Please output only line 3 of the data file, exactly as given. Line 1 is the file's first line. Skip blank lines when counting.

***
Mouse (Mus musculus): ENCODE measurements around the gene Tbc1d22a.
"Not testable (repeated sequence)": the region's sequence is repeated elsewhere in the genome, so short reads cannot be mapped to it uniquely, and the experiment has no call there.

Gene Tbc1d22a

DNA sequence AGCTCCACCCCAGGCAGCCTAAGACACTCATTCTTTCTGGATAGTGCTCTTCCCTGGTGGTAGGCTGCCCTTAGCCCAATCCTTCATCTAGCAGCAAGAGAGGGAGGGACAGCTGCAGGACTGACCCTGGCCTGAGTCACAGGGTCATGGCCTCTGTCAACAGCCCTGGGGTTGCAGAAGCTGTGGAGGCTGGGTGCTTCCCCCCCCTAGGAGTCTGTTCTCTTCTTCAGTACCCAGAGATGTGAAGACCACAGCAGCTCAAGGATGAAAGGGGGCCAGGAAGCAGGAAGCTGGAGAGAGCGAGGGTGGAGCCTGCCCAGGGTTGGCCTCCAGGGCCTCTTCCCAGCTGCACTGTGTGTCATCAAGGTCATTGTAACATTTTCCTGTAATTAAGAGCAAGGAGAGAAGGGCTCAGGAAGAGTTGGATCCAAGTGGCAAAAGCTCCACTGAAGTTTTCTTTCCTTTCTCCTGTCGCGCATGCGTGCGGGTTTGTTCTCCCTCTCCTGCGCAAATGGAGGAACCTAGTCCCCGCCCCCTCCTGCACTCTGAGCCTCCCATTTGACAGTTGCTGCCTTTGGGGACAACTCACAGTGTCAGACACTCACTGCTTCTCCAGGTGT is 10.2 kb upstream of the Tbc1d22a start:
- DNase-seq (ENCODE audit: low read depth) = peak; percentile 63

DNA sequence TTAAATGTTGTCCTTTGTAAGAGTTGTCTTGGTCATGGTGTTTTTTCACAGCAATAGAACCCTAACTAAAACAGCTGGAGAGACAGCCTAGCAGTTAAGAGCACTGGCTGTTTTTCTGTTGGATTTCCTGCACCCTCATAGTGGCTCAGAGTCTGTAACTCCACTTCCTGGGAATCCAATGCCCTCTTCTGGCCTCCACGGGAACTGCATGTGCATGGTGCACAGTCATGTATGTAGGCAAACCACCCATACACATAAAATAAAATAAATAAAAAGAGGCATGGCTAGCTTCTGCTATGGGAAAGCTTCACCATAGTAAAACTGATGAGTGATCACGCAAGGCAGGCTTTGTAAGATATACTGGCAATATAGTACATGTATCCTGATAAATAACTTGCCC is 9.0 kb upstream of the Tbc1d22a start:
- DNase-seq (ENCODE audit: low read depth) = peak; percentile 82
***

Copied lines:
Gene Tbc1d22a